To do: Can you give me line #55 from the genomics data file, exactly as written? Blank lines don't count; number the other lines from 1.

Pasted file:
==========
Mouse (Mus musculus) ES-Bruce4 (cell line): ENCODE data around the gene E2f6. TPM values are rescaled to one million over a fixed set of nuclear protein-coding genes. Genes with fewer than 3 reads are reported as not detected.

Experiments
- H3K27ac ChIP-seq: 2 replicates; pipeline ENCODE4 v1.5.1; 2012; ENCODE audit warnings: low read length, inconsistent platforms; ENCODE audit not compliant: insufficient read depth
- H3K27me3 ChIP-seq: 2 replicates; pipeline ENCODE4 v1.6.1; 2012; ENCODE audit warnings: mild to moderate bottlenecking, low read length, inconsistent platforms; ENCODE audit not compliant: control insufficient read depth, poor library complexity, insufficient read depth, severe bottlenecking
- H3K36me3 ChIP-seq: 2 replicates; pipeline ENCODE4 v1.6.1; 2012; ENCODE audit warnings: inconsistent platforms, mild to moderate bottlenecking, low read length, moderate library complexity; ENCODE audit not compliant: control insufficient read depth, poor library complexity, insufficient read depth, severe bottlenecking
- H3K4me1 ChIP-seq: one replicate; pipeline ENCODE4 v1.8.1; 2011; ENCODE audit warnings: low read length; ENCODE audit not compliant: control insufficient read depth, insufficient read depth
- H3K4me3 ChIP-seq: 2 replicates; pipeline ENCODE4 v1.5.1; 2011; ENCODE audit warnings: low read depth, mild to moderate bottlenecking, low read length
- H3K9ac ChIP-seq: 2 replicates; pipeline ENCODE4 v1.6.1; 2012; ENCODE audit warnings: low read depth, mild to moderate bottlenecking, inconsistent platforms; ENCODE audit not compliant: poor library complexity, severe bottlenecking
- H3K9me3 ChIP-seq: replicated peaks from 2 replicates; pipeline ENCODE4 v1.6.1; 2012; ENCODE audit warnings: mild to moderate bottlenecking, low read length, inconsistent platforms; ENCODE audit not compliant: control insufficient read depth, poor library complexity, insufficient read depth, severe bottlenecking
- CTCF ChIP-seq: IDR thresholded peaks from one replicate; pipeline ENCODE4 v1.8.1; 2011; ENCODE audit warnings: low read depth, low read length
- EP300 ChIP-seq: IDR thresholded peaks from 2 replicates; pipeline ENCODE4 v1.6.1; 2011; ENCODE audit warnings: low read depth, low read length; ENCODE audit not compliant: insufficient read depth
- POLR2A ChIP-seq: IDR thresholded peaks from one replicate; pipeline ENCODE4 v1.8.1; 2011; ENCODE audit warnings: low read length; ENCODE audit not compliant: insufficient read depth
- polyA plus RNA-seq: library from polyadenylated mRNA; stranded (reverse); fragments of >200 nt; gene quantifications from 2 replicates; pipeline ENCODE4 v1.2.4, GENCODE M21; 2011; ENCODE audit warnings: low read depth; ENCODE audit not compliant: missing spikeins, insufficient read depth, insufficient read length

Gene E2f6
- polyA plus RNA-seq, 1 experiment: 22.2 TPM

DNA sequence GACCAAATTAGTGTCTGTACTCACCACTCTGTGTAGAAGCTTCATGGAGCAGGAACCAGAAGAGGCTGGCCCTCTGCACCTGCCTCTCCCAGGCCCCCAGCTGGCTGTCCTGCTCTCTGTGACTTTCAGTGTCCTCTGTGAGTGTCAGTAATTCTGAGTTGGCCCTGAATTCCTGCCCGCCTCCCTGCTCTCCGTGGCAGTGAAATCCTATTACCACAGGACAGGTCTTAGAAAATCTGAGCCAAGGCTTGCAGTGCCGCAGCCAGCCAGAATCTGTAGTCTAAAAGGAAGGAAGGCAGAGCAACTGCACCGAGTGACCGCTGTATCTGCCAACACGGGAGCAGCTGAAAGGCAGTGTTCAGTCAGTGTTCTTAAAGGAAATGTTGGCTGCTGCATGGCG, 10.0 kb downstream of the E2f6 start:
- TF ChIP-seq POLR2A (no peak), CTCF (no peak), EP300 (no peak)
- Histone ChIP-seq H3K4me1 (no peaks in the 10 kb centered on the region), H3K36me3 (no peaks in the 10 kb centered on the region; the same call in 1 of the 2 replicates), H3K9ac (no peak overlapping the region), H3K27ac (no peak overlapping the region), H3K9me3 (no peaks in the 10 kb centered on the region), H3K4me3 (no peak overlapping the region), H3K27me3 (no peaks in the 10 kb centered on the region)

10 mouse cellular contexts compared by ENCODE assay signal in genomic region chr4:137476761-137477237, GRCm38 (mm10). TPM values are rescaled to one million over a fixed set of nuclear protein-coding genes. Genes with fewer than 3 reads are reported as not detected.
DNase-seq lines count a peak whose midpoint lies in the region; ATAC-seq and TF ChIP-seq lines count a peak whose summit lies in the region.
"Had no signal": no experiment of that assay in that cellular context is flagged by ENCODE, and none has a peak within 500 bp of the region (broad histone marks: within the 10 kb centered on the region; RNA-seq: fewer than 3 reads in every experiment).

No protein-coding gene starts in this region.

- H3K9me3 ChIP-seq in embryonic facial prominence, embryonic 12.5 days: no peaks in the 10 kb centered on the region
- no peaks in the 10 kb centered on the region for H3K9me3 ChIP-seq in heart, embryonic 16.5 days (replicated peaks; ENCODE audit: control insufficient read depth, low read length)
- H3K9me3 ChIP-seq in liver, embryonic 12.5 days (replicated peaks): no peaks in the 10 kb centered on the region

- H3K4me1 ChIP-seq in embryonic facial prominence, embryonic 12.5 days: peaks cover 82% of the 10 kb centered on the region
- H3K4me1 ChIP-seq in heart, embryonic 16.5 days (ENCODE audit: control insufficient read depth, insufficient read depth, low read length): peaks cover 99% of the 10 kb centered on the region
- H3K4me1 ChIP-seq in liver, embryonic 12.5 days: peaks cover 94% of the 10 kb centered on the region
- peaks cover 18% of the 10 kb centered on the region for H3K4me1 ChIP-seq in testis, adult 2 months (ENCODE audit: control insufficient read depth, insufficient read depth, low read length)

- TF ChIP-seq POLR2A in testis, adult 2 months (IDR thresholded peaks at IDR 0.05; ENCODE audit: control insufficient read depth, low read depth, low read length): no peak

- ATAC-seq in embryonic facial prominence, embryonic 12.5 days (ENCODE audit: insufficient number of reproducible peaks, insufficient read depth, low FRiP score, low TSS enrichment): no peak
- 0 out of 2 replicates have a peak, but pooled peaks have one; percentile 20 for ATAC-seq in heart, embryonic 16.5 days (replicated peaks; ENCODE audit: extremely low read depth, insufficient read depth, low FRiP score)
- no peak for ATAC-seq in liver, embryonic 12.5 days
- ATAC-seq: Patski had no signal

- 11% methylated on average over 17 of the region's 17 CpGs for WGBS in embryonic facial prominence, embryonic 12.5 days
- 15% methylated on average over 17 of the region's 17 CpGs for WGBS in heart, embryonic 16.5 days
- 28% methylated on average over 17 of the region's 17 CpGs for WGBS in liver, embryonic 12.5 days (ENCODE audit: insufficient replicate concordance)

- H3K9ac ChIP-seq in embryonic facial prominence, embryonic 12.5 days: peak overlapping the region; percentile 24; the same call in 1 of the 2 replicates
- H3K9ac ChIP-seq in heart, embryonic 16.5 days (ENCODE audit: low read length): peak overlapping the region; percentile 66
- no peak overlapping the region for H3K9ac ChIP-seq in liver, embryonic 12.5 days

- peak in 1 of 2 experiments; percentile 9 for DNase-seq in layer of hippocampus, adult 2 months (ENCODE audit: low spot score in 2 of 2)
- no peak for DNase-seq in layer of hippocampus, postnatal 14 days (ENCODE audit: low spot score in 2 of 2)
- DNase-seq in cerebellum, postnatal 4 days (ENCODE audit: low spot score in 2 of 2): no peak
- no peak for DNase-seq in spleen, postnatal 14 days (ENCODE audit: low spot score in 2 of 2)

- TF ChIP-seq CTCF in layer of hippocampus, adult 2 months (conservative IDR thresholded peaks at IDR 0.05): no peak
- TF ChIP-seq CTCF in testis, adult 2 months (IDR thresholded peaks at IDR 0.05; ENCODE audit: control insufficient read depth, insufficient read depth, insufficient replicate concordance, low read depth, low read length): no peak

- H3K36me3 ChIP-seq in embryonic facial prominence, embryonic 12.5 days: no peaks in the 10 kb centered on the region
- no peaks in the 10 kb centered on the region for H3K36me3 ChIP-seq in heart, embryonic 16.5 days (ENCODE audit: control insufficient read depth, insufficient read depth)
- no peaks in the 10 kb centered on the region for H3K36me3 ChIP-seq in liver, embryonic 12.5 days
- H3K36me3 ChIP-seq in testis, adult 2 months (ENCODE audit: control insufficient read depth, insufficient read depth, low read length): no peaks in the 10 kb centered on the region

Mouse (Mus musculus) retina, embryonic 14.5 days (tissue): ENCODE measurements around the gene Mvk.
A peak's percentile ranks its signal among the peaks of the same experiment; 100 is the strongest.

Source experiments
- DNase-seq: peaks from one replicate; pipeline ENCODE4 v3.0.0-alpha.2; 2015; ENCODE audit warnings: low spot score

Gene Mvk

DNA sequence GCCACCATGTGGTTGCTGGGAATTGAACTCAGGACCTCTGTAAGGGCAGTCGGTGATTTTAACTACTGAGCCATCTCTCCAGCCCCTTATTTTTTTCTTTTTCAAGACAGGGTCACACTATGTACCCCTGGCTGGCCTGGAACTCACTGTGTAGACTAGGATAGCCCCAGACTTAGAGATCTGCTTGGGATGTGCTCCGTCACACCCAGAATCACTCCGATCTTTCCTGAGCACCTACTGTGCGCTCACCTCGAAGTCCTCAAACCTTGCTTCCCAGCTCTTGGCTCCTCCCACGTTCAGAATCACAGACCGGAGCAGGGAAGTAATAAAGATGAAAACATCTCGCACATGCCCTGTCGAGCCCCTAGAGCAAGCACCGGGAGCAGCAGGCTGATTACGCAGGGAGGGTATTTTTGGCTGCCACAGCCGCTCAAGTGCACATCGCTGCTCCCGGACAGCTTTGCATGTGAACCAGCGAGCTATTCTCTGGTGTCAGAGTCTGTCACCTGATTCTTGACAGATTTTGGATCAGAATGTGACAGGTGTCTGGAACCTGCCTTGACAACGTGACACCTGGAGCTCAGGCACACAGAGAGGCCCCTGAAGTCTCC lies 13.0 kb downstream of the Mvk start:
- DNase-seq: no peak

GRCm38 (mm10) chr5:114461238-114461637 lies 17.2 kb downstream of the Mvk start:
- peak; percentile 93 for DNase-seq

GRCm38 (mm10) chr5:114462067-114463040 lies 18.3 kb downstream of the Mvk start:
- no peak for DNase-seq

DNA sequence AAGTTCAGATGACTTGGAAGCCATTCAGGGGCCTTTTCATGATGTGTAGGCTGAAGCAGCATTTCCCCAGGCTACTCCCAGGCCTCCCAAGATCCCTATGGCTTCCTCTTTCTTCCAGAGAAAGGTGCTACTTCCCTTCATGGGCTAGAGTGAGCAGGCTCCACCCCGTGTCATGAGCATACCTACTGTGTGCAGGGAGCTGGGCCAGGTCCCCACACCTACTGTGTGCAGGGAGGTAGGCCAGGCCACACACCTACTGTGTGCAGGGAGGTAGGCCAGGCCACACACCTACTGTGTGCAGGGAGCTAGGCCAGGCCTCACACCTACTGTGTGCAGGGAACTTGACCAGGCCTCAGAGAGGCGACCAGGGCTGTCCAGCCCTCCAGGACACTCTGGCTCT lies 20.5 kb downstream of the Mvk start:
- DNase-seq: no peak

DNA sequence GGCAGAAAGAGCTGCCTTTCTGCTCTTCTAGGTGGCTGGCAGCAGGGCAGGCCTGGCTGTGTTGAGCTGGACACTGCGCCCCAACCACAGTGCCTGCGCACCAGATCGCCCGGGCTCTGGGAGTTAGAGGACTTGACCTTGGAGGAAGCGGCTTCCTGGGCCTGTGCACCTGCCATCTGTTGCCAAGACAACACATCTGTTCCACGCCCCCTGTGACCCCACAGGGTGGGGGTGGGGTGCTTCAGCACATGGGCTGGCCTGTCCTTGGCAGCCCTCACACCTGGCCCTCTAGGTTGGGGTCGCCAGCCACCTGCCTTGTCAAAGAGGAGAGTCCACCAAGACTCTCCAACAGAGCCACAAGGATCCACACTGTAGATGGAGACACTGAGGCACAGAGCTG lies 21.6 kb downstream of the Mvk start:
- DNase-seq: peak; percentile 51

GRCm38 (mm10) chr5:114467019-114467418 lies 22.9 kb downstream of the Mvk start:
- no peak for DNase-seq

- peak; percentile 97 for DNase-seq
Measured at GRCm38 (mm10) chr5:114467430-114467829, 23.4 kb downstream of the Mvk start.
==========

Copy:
Gene Mvk